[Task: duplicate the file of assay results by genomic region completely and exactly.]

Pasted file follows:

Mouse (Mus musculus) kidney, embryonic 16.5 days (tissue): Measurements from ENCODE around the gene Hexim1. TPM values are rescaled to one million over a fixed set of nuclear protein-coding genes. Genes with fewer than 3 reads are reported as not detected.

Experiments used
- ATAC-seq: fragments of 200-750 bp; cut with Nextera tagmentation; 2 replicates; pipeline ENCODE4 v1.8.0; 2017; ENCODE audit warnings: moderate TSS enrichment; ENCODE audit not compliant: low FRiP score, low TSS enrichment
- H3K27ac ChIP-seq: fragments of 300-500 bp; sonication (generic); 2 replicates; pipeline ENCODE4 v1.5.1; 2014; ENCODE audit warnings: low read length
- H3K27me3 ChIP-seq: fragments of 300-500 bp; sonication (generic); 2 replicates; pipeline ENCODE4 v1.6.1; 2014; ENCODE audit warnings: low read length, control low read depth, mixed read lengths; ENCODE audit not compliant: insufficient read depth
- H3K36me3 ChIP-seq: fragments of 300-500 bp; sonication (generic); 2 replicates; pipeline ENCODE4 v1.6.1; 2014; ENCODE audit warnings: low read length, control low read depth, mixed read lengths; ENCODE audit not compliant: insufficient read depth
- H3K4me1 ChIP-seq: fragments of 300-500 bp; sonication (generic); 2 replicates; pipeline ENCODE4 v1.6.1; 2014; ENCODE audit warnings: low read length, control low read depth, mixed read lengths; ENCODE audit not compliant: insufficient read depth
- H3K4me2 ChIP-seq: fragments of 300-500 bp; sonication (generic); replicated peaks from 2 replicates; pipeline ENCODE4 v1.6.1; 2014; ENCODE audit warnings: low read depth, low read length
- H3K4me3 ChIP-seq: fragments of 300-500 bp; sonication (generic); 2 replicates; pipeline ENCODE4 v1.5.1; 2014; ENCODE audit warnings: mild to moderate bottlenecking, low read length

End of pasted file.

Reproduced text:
Mouse (Mus musculus) kidney, embryonic 16.5 days (tissue): Measurements from ENCODE around the gene Hexim1. TPM values are rescaled to one million over a fixed set of nuclear protein-coding genes. Genes with fewer than 3 reads are reported as not detected.

Experiments used
- ATAC-seq: fragments of 200-750 bp; cut with Nextera tagmentation; 2 replicates; pipeline ENCODE4 v1.8.0; 2017; ENCODE audit warnings: moderate TSS enrichment; ENCODE audit not compliant: low FRiP score, low TSS enrichment
- H3K27ac ChIP-seq: fragments of 300-500 bp; sonication (generic); 2 replicates; pipeline ENCODE4 v1.5.1; 2014; ENCODE audit warnings: low read length
- H3K27me3 ChIP-seq: fragments of 300-500 bp; sonication (generic); 2 replicates; pipeline ENCODE4 v1.6.1; 2014; ENCODE audit warnings: low read length, control low read depth, mixed read lengths; ENCODE audit not compliant: insufficient read depth
- H3K36me3 ChIP-seq: fragments of 300-500 bp; sonication (generic); 2 replicates; pipeline ENCODE4 v1.6.1; 2014; ENCODE audit warnings: low read length, control low read depth, mixed read lengths; ENCODE audit not compliant: insufficient read depth
- H3K4me1 ChIP-seq: fragments of 300-500 bp; sonication (generic); 2 replicates; pipeline ENCODE4 v1.6.1; 2014; ENCODE audit warnings: low read length, control low read depth, mixed read lengths; ENCODE audit not compliant: insufficient read depth
- H3K4me2 ChIP-seq: fragments of 300-500 bp; sonication (generic); replicated peaks from 2 replicates; pipeline ENCODE4 v1.6.1; 2014; ENCODE audit warnings: low read depth, low read length
- H3K4me3 ChIP-seq: fragments of 300-500 bp; sonication (generic); 2 replicates; pipeline ENCODE4 v1.5.1; 2014; ENCODE audit warnings: mild to moderate bottlenecking, low read length